3rd Sunday of Easter:
Do you love me? Do you Love me? Do you LOVE me? Then feed my sheep.
My grandmother brought flowers from the altar to the homebound. I was around seven years old and she brought me with her one dismal winter morning. We entered the apartment of an elderly woman bedridden with some illness which incapacitated her. The room had a dusty sheer curtain over one large window. In the middle of the room was a bed and table. The bedside table was littered with unwashed dishes and other litter which the woman was unable, because of her weakness, to remove. A sink was on the other side of the room filled to capacity with dishes. The floor was bare. With no space on the table for the flowers, my grandmother, proceeded to clear the table, found a container, placed the altar flowers on the table and then went to the sink and washed the dishes. I can’t remember what I was doing. Probably observing in stunned silence as I watched my tiny grandmother roll up her sleeves and go to work. After she finished she came back to the bed, sat there and held the woman’s hand.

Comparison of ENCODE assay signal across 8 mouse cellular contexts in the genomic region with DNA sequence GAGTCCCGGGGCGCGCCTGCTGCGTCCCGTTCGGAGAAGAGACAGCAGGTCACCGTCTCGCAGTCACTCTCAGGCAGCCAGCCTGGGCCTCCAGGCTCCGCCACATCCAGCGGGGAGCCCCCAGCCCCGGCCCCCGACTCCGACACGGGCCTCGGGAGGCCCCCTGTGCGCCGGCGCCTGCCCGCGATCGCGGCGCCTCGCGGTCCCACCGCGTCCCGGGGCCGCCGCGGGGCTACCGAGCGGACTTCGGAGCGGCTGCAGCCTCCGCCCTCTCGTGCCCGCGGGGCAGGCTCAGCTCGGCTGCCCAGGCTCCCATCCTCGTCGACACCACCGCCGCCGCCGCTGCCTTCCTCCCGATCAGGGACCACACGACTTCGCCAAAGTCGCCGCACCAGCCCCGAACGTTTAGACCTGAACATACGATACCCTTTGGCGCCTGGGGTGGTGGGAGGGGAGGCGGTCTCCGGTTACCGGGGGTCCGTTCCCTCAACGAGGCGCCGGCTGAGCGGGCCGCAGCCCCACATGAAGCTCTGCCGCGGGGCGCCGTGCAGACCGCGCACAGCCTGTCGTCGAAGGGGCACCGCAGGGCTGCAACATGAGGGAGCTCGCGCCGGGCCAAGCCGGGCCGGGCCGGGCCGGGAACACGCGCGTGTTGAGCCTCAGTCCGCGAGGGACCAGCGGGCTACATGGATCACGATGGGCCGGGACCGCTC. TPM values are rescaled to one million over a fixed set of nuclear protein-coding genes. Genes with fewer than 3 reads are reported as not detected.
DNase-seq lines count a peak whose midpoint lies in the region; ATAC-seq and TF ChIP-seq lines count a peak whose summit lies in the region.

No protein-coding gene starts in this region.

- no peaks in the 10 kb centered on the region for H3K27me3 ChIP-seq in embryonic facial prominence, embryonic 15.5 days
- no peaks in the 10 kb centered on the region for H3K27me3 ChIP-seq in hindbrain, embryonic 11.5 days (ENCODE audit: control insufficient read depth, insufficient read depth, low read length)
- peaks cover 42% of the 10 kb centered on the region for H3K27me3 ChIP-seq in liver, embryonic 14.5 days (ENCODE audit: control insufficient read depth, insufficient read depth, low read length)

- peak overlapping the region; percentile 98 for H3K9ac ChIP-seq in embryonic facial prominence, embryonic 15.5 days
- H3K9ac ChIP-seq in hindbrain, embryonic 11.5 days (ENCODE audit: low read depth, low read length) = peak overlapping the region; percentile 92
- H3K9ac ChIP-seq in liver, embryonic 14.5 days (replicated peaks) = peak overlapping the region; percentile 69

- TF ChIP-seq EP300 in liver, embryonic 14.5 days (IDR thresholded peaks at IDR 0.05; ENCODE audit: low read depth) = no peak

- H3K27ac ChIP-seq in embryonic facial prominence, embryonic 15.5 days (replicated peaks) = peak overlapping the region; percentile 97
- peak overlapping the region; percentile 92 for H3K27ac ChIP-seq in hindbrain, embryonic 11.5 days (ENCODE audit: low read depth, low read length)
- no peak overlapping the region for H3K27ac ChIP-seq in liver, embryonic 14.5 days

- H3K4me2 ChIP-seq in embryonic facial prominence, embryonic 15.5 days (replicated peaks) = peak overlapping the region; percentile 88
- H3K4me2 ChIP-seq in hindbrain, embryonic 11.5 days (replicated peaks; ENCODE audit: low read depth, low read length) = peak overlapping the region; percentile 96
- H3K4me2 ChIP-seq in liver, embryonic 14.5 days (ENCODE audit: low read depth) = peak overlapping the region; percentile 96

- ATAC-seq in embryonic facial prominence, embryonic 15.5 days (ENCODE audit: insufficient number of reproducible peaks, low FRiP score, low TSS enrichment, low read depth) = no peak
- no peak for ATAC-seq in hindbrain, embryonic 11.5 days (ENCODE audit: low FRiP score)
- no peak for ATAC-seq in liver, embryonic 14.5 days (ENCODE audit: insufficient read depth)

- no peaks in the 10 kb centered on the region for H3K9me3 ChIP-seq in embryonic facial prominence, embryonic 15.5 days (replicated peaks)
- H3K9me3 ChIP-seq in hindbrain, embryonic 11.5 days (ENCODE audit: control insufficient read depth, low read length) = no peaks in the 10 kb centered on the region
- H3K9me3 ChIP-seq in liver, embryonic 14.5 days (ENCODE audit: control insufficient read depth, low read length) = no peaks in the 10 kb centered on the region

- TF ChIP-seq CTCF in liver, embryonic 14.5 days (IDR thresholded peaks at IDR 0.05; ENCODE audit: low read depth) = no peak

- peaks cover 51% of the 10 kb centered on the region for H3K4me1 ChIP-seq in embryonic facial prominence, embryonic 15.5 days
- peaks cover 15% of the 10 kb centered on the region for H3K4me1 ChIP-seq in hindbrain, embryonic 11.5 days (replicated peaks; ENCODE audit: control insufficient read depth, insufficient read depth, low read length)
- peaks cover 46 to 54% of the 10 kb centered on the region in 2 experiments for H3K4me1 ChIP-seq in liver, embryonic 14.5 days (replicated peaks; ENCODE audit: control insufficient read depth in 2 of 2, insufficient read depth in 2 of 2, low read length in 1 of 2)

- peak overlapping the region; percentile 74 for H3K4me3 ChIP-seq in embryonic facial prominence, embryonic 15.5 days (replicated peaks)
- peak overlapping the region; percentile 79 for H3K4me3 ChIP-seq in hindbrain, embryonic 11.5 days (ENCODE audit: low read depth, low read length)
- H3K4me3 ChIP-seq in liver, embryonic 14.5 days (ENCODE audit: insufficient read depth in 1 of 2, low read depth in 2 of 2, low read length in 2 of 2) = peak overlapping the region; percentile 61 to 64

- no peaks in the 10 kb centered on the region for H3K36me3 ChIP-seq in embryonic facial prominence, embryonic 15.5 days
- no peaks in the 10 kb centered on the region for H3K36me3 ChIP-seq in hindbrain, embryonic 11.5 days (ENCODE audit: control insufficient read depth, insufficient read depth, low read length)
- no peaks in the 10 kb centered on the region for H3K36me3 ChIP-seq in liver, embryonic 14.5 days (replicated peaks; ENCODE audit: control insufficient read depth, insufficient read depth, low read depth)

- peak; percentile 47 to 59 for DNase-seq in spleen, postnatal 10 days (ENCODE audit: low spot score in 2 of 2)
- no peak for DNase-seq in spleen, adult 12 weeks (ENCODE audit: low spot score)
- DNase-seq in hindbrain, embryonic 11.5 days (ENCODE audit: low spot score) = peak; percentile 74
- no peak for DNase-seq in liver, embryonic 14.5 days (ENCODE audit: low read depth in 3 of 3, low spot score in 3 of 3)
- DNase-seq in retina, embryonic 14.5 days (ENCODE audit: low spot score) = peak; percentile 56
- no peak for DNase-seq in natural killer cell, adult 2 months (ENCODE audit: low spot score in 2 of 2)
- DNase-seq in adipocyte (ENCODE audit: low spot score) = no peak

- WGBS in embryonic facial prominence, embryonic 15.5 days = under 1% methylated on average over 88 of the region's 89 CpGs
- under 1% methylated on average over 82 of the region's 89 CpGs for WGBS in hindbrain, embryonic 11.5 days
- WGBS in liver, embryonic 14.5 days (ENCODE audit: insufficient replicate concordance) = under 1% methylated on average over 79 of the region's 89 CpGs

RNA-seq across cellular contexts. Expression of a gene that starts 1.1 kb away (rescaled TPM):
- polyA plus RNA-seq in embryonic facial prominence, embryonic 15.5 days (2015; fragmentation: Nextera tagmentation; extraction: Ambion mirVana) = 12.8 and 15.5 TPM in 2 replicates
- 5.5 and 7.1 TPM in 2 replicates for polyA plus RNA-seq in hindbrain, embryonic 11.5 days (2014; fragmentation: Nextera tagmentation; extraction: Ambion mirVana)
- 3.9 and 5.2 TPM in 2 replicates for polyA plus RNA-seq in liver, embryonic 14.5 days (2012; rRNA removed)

An enduring model for ministry: Bring flowers, wash the dishes, and hold a dying woman’s hand. While you’re at it, fix a meal.
Margaret Mead, the renowned anthropologist, observed Christians behaving badly in New Guinea.
The various denominations came into the island and began competing with each other for the souls of the people. The natives of the Island observed that there was nothing attractive about the Jesus the churches claimed to follow.
When Roman Catholic nuns arrived, they established a hospital and a school to teach the people. It seems to me the Sisters had the right idea.
“Do you love me? Feed my lambs.” Jesus